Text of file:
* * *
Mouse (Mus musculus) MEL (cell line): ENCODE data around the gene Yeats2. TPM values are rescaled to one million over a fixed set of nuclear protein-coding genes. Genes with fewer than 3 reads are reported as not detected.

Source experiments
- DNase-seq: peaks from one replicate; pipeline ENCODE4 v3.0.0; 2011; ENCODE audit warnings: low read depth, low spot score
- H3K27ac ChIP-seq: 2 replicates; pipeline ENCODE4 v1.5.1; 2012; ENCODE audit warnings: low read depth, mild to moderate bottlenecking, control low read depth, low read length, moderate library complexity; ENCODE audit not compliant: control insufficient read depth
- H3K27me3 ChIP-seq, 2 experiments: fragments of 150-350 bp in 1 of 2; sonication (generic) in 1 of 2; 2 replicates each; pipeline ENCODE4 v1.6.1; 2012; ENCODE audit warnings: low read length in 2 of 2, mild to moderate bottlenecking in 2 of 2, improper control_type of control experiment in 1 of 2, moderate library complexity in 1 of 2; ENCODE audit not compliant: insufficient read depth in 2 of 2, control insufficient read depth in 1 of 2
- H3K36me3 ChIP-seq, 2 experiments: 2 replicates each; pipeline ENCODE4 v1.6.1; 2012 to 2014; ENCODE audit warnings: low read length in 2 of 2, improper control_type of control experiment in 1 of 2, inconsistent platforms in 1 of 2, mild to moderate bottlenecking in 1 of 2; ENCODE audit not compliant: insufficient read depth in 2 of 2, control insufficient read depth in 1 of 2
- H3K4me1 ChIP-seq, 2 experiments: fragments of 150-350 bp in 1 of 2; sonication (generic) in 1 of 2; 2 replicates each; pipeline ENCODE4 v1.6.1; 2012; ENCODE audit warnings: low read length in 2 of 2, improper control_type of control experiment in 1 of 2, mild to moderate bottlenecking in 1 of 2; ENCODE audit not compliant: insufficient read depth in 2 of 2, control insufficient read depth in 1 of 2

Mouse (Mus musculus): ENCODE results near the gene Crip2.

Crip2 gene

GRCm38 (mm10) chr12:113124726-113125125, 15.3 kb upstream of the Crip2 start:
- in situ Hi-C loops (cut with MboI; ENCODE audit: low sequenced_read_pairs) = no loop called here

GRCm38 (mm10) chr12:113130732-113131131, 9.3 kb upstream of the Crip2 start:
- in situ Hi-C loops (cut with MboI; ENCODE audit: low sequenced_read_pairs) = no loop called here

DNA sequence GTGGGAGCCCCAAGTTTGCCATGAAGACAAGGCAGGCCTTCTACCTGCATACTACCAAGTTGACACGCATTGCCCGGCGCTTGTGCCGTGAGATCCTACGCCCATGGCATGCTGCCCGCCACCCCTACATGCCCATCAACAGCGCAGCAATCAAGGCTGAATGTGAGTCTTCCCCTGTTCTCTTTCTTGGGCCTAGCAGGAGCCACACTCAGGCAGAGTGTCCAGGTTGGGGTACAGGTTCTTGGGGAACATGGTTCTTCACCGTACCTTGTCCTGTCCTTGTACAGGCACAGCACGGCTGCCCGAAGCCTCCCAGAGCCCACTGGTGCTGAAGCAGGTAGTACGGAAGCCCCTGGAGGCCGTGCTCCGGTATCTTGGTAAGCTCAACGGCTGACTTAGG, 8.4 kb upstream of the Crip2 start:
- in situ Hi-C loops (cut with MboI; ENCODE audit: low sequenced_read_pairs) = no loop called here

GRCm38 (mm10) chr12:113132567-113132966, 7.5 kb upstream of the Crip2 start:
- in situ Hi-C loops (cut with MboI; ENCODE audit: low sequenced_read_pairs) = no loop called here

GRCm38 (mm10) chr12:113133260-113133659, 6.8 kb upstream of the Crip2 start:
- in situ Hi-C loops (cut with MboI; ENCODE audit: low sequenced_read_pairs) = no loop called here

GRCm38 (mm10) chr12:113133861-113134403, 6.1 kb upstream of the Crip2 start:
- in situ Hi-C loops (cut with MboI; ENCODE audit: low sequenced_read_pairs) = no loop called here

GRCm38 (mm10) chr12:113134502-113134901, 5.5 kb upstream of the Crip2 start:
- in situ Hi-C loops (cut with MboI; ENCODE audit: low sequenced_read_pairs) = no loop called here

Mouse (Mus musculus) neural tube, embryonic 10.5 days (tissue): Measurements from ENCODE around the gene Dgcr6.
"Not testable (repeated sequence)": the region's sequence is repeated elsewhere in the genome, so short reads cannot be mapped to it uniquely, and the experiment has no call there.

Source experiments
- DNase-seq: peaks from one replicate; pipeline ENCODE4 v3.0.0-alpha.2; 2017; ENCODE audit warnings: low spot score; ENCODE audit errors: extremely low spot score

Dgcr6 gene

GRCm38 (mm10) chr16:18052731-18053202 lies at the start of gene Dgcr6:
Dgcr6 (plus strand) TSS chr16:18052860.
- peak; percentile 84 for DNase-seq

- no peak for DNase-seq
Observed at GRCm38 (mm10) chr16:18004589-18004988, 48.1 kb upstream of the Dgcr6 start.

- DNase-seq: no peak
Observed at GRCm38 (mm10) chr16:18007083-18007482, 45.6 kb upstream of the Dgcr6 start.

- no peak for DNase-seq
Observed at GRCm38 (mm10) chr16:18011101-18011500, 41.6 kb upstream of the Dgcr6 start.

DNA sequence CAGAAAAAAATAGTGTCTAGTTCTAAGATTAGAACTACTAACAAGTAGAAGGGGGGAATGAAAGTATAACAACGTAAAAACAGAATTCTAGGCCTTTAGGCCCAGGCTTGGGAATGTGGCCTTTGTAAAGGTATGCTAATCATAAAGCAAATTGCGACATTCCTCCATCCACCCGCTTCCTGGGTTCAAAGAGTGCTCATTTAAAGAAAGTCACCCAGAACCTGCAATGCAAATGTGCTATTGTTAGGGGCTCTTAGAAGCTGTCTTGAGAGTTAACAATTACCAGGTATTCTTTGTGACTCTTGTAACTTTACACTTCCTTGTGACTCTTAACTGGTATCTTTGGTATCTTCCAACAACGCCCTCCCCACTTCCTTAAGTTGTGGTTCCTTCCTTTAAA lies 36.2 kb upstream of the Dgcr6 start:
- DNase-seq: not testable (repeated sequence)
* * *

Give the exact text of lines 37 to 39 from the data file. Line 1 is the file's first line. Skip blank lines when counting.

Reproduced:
Observed at GRCm38 (mm10) chr16:18011101-18011500, 41.6 kb upstream of the Dgcr6 start.

DNA sequence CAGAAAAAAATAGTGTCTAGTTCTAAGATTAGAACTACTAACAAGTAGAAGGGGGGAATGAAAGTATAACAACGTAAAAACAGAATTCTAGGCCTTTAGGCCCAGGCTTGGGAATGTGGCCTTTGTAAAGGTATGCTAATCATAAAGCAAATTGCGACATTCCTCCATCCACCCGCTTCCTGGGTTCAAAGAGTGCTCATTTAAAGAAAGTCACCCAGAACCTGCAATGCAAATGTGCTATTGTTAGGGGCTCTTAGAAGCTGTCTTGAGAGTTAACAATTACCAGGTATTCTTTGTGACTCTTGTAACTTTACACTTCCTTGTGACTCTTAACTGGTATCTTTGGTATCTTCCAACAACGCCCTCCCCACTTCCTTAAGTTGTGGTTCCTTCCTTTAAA lies 36.2 kb upstream of the Dgcr6 start:
- DNase-seq: not testable (repeated sequence)